Carlos Alcala is a member of the National Alliance of Third World Journalists and writes for El Tecolote, a community newspaper in San Francisco where he lives. He is a student of the Russian language and has been to the Soviet Union twice, once to study Russian and once to participate in the World Festival of Youth and Students. Here he shares with us an experience from his first trip. This was first printed in the Bernal Journal, and is reprinted with permission.
Boris was one of the few men I met and talked much with in Moscow. He is probably in his early ’40s, though he looks much younger. He’s an instructor in one of Moscow’s many institutes and has the appearance of some kind of beatnik: longish hair (for a Russian) with a mustache and large goatee.
I met him because his wife Tania had told me that he was interested in getting some books from the beriozka bookshop where purchases must be made in dollars, pounds, or other "hard currencies." Shopping is generally limited to non-Soviets. Though I was not interested in any illegal or quasi-illegal activities, I was eager to do a favor for the people who had been so kind to me.
So I arranged to meet Tania one evening by the Pushkin monument (Pushkin is like a Russian Shakespeare, only more so) and walked through the snow to where Boris was waiting in his car. I had been uncertain as to whether I would recognize Tania since people look a lot alike when covered up with gloves, heavy coats,and hoods or fur caps. However, I knew I would be easy to pick out. A six-foot-tall brown man with a beard wearing a purple down parka is not a common sight in Moscow.
We got into Boris’ car (the only private auto I rode in while in the U.S.S.R.), which reminded me of the old Volkswagen "Thing"– a bare-essentials type of vehicle. Fortunately, it had a working heater. Boris had me put the seat belt across me but told me I didn’t need to buckle it. I guess the law says you are supposed to wear a belt, but many Soviets aren’t any more enthusiastic about it than many Americans.
Now, I expected to go with Boris and Tania to the store while they picked out a few books. I also wanted them to advise me on what, of the Russian literature, would be good and not too hard for me to read. Then I would pay for the books. I expected he would offer me rubles for the ones he picked, and I would magnanimously refuse, saying "It’s my pleasure." But it didn’t work out that way.
Boris asked how much I was willing to spend. I said it didn’t really matter; I had plenty of money. We drove on through the city, and I began to lose track of where we were. He stopped the car somewhere on a side street and hopped out, saying he’d be right back. Tania and I stayed in the car.
The reason Soviets are interested in books from the beriozka is not that there are books that the government doesn’t want the average citizen to read. All the books are regular publications: children’s books, literary, political, and technical works, and art books.
The problem is that, though many books are published in the Soviet Union (more titles per year than in the U.S.), books are put out in small runs, between 20,000 and 300,000 copies. This is not enough in a large, very literate society. As a result, editions sell out quickly in the regular stores. The beriozkas, however, have a slower turnover and consequently have some things available that are difficult to find elsewhere.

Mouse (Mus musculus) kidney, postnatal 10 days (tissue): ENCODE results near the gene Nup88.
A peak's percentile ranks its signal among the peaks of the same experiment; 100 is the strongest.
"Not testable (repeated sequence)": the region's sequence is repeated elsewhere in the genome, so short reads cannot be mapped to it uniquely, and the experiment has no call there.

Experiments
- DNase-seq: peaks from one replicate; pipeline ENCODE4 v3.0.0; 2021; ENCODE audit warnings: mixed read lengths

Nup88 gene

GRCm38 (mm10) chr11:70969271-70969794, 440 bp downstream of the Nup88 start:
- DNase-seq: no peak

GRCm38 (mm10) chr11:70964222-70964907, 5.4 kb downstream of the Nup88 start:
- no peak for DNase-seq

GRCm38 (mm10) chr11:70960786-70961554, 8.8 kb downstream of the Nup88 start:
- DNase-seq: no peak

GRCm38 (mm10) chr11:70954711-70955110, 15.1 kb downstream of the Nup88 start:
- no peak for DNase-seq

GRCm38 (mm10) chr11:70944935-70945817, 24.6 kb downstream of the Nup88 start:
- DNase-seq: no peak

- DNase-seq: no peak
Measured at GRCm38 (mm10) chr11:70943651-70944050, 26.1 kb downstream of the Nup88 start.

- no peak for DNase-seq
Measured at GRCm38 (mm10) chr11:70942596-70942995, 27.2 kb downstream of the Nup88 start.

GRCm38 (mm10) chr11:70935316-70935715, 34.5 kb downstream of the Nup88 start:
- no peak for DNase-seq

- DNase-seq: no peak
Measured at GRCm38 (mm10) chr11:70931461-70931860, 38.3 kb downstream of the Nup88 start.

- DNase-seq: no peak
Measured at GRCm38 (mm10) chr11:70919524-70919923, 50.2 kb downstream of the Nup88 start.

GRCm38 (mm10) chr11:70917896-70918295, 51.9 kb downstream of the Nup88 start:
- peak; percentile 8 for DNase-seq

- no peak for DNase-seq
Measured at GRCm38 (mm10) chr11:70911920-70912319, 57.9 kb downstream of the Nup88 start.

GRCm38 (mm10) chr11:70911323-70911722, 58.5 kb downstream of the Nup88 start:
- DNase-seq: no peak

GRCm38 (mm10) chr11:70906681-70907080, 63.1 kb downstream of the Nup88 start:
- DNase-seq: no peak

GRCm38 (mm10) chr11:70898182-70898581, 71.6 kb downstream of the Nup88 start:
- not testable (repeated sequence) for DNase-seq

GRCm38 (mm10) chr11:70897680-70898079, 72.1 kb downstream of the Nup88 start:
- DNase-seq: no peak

There is a book black market as well. Tania told me that a number of years back, a book Boris wanted, Master and Margarita by Bulgakov, was not being published. Tania had bought it on the black market for 60 rubles (about $80). The Russians are as serious about their literature as Americans are about football. At the beriozka, the price was about 3 rubles.
Boris opened the car door and got back in. "Will this do?" He handed me three crisp $50 bills. "Sure," I answered uncertainly and stuck the money in my pocket. Boris also handed me a large book of color photos of Kremlin Palace. "This is for you."
We got to the beriozka, a store with curtains on the windows so you can’t see in, and entered. I was pretty uncomfortable with the situation, but Boris and Tania seemed at ease, and none of the store’s workers bothered us. I suspect that there are a fair number of Russian shoppers in these stores.
Because I had been to Leningrad but had not seen the Hermitage Art Museum, Boris and Tania insisted that I pick out one of the many books about the Museum. Since I already suspected that they were going to pay for the other books I had picked out, I chose the smallest one I could find.
We ended up getting over $100 worth of books, mostly literature and art. At Soviet prices, that bought between 26 and 30 books, all hard cover.
We went back to Tania’s apartment and sorted the books out, and, as I expected, they wouldn’t take any money for the books I had chosen. All the Russians I met were comparably generous. It often made me sad that the situation is such that I will not likely get a chance to return their hospitality and have them as guests in my home.
A love of their literary and cultural heritage was another common characteristic of the Russians I met. They were generous in that way, too, lending me books and talking to me about their poetry, movies, theater, and other arts.
The cultural consciousness and generosity of the Soviets I met were two of the most striking things about my trip and two of the reasons I hope I can visit the Soviet Union again soon.